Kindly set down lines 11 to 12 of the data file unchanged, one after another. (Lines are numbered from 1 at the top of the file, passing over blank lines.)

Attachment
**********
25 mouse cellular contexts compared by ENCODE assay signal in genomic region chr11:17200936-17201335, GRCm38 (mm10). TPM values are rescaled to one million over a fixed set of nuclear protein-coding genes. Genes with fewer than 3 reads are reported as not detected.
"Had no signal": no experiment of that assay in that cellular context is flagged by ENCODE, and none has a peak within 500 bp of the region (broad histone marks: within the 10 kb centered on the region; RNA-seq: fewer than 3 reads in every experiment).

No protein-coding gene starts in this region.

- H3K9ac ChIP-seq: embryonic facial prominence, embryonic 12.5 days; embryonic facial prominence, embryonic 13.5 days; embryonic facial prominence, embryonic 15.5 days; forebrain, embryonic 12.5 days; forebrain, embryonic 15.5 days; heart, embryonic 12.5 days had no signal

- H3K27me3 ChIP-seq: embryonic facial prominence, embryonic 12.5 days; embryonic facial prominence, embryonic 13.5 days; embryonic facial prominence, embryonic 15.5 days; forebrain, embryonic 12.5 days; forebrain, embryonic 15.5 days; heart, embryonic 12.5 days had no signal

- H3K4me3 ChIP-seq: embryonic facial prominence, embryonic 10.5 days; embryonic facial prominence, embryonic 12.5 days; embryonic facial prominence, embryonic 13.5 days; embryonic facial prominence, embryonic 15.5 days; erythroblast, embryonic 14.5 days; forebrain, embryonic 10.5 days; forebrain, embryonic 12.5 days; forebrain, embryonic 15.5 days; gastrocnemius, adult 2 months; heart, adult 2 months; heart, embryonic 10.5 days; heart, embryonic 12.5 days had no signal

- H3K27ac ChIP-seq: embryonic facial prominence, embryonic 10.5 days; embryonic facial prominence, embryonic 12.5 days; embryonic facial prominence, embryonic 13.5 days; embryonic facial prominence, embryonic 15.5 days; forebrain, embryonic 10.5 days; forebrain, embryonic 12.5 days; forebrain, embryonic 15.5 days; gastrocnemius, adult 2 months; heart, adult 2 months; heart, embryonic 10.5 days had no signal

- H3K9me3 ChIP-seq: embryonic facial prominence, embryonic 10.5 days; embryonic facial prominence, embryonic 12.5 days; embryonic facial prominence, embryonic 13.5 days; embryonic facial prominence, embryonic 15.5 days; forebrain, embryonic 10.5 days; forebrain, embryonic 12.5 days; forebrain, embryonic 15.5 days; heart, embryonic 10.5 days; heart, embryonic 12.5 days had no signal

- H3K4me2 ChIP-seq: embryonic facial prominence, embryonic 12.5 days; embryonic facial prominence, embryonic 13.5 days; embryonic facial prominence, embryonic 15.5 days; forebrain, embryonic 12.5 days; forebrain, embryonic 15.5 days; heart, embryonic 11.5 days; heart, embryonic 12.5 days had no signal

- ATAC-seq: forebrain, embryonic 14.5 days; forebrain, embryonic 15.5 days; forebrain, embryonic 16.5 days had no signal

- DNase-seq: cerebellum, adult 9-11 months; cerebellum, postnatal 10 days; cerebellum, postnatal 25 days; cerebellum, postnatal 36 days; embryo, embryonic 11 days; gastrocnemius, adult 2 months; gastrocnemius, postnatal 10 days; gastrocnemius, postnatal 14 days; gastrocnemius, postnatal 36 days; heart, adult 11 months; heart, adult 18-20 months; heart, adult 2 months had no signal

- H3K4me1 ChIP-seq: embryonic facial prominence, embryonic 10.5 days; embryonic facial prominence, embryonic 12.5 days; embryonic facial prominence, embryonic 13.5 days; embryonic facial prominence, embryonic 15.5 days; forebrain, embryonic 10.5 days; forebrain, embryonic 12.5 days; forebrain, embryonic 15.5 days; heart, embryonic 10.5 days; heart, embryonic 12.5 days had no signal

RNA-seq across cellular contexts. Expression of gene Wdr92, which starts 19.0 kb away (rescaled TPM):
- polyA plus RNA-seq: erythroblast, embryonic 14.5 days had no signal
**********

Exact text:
- DNase-seq: cerebellum, adult 9-11 months; cerebellum, postnatal 10 days; cerebellum, postnatal 25 days; cerebellum, postnatal 36 days; embryo, embryonic 11 days; gastrocnemius, adult 2 months; gastrocnemius, postnatal 10 days; gastrocnemius, postnatal 14 days; gastrocnemius, postnatal 36 days; heart, adult 11 months; heart, adult 18-20 months; heart, adult 2 months had no signal

- H3K4me1 ChIP-seq: embryonic facial prominence, embryonic 10.5 days; embryonic facial prominence, embryonic 12.5 days; embryonic facial prominence, embryonic 13.5 days; embryonic facial prominence, embryonic 15.5 days; forebrain, embryonic 10.5 days; forebrain, embryonic 12.5 days; forebrain, embryonic 15.5 days; heart, embryonic 10.5 days; heart, embryonic 12.5 days had no signal